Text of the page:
The Physical Effects of Music

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Music can be a big influence on the life of a person. To some people, music can tell a story. It inspires creations, and influences behaviors. Artists can use music to express themselves through. Different music styles and eras relate to different cultures and time periods. What some people are not aware of, though, is that music also influences a person physically. Listening to and playing music can improve brain efficiency and health; therefore, children should be exposed to music at a young age.

During an experiment, subjects were exposed to classical music and silence. Afterwards, subjects took a spatial IQ test. Electroencephalogram (EEG) recordings, which measure brain wave activity, were made prior to and after the test. The results showed that the group which listened to Mozart had a major increase in brain activity (Lerch 5). Children who have had music training are shown to have better long-term memory and brain functions. A group of children, after being musically trained for one year, scored significantly better on a memory test that is correlated with literacy, verbal memory, visio-spatial processing, and mathematics (First Evidence 1). Learning to play music has the greatest effect on children. According to Lerch, a connection between listening to music and improved intelligence throughout maturity may be present. Musically trained children perform better on spatial tests than children trained in other things such as computers (Rauscher 1). These are some of the many reasons children should have music training. Dr. Fujioka, who studied the effects of music training said:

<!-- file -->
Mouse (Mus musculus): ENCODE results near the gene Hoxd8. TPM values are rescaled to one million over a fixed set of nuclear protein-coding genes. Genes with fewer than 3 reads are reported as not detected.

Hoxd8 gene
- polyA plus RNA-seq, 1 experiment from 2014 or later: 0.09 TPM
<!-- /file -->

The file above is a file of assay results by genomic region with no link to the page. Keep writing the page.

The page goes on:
Previous work has shown assignment to musical training is associated with improvements in IQ in school-aged children. Our work explores how mu...

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...sistent Patterns of Brain Activity: an EEG Coherence Study of the Positive Effect of Music on Spatial-Temporal Reasoning,” pubmed.gov. U.S. National Library of Medicine, 1997. Web. 15 May 2011.

Rauscher, H. Frances and Gordon L. Shaw. “Key Components of the Mozart Effect.” uwosh.edu. Perceptual and Motor Skills, 1998. Web. 14 May 2011.

Rauscher H. Frances. “Music Training Causes Long-Term Enhancement of Preschool Children’s Spatial-Temporal Reasoning.” faculty.washington.edu. Forefront Publishing Group, 1997. Web. 11 May 2011.

Sinha, Y, N. Silove, D.M. Wheeler, and K.J. Williams. “Auditory Integration Training and Other Sound Therapies for Autism Spectrum Disorders.” The Cochrane Collaboration. Wiley, 2009. Web. 14 May 2011.

Zhan Cindy. ”Picture Smart: Spatial Reasoning and Its Role in Cognition.” serendip.brynmawr.edu. Serendip, 2002. Web. 14 May 2011.

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